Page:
Ryan is quiet. “Of course, I still believe in the doctrines of my church.”
There goes my peaceful feeling, and since I’m past the point of no return, I question him further. “God only saves those who believe in Jesus?”
“Like it reads in the Bible.”
“It also says God created Eve from Adam’s rib.”
“Well, some of it you take literally, and some of it you look for deeper meaning.”
“The deeper meaning of God only saving Jesus lovers is that Jews like me are going to hell.”
“You can always choose to accept Jesus. He died for all of us.”
“I can’t accept someone I don’t believe in,” I say.
Ryan looks at me in horror. “You don’t believe in God?”
“Of course I do, Ry, but I believe in a loving and peaceful God. Not one that chooses certain people to go to heaven and rejects others. And I don’t believe that Jesus was both God and his son. How could that be possible?”
Rabbi Shekl patiently continued, “Bottom line, there’s a battle going on inside us where the animal soul tries to control our thoughts, speech, and actions with selfish deeds. But we must think, speak, and act in a Godly way, and not egotistically. We must bring love into everything we do, which makes our deeds and thoughts limitless and infinite on a Godly level. Even though we’ll experience animalistic urges and desires, we need to control them and have mindful, pure, and holy thoughts. Don’t entertain these evil thoughts when they approach our mind.”
I vividly remember one Kabbalah class with Rabbi Shekl, when he discussed that a person can either be a tsaddik— a righteous and perfect person, or a rasha—an evil person with impure thoughts. Most of us are in between a tsaddik and a rasha, in that gray area, trying to become benoni—a good human being who has the ability to master his thoughts and enlighten himself to do Godly things―like being able to live life by the Eightfold Path. Adam’s no tsaddik, but he’s not a rasha either. He’s in solid benoni territory now.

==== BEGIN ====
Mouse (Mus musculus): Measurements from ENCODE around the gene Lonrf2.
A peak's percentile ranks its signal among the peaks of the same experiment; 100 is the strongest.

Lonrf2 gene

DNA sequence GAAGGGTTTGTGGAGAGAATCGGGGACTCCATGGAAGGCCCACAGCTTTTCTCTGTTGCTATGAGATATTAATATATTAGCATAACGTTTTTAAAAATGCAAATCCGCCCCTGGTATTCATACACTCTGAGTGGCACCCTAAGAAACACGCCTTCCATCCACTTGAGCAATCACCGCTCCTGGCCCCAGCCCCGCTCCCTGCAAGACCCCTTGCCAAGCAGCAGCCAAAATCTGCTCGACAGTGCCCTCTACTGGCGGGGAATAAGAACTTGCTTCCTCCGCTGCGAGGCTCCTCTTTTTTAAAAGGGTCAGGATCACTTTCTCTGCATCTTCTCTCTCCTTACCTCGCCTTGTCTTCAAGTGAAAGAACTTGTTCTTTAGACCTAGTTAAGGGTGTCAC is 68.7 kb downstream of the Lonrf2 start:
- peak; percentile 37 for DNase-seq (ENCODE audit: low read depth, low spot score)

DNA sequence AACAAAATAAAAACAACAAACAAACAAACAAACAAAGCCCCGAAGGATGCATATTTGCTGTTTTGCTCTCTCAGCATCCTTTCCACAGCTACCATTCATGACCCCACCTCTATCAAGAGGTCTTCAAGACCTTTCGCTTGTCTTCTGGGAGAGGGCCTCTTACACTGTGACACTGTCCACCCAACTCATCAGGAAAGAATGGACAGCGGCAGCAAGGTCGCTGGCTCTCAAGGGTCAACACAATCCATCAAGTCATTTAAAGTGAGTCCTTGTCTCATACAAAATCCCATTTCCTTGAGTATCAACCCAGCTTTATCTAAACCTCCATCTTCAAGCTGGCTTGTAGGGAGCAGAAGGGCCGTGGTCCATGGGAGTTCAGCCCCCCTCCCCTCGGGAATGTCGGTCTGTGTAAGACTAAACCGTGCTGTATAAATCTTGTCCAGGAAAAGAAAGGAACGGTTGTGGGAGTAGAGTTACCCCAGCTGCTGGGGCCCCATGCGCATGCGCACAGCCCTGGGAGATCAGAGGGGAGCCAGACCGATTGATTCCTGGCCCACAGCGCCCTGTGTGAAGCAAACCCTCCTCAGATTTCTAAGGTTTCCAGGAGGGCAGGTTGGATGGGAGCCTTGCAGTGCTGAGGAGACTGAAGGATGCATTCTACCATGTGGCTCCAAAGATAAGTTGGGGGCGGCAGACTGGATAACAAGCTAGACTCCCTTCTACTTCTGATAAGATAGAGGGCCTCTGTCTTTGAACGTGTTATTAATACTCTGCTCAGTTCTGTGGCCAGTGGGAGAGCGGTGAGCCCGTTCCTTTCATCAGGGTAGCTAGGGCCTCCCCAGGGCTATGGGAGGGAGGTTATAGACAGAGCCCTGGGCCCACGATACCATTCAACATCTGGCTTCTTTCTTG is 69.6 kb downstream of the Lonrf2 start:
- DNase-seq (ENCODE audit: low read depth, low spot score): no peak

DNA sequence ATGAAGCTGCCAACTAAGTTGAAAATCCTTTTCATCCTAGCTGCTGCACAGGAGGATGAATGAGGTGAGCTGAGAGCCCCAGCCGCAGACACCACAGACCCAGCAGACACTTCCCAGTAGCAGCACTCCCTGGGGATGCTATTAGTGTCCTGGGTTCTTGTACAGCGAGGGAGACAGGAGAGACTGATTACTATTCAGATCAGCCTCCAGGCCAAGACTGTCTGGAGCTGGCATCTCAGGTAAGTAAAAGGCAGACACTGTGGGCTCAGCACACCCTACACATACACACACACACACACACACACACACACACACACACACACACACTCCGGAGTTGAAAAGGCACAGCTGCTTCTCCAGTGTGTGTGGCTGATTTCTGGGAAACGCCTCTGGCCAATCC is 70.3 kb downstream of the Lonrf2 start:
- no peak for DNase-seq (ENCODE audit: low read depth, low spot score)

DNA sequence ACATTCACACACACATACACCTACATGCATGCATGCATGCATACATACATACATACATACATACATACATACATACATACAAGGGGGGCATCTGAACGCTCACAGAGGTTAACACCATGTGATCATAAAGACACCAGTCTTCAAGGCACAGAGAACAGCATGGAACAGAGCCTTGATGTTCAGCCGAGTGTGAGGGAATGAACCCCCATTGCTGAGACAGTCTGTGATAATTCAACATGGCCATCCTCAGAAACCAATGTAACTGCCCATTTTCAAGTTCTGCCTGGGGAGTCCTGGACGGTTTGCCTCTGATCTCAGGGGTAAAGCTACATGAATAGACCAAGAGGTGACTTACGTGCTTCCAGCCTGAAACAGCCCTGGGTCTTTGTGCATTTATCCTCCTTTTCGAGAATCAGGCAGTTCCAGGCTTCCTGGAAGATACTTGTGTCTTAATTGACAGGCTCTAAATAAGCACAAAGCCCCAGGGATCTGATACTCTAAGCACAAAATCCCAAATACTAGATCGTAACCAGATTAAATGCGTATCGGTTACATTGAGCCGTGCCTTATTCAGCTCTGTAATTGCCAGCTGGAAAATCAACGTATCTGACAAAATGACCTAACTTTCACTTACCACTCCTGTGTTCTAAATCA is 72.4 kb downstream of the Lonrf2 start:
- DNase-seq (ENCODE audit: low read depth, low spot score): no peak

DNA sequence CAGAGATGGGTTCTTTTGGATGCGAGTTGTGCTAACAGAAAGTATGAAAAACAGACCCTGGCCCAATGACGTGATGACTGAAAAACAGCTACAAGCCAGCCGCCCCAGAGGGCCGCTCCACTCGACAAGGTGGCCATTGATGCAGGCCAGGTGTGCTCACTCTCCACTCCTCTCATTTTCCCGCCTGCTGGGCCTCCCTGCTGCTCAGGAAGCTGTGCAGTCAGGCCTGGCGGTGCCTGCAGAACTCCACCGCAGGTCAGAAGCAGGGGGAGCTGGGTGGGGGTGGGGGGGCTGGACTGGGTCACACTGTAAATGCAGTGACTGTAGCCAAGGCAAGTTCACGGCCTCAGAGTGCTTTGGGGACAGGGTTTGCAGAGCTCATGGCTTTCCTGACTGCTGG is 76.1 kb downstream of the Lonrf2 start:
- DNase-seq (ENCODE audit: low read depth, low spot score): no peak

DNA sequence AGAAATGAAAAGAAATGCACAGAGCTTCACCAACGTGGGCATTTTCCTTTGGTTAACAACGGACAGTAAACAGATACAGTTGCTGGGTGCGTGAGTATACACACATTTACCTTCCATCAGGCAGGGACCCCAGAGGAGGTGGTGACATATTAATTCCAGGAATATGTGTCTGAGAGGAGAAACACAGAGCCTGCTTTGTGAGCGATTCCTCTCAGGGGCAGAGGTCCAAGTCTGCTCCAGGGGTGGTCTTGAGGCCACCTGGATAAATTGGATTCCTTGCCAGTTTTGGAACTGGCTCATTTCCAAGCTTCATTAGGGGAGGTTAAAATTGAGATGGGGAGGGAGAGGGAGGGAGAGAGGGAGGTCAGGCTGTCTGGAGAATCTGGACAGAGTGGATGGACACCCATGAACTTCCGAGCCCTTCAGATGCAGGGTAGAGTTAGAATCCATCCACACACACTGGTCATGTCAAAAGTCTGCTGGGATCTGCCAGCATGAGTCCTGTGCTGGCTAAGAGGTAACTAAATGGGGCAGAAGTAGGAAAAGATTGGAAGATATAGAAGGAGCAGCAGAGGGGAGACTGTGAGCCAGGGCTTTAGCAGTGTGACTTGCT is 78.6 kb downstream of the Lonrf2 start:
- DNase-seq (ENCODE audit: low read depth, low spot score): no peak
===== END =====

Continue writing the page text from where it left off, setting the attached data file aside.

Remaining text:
The Kabbalah explores the deeper meaning behind the literal translation of the Torah’s words. The Zohar is the primary text of the Kabbalah, presumably written by Rabbi Shimon Bar Yochai, known as Rashbi, who lived in the second and third centuries. It was meant for Jews who had already achieved a higher level of spiritual awakening, and it describes all the stages of the evolution of the soul—125 to be exact. It reads like a set of stories to the spiritually unaware, but if you’re a Kabbalist who’s already achieved spiritual growth, it’s a practical guide for even deeper learning.
My second deep breath is interrupted by Minnie yelling, “Adam, are you ready? I don’t want to be late.” I open my eyes, and it hits me why Siddhartha and Rumi left their families—it’s impossible to get a moment of peace when you’re surrounded by your loved ones. Today’s meditation session will have to wait.
There’s nothing like your tween daughter’s hormone-induced temper tantrum to snap you out of your zen moment and test your commitment to being more Bu than Ju. I react instinctively before I can calm myself down, shouting, “Paige Freeman! Watch your language, and don’t talk that way to your mother!”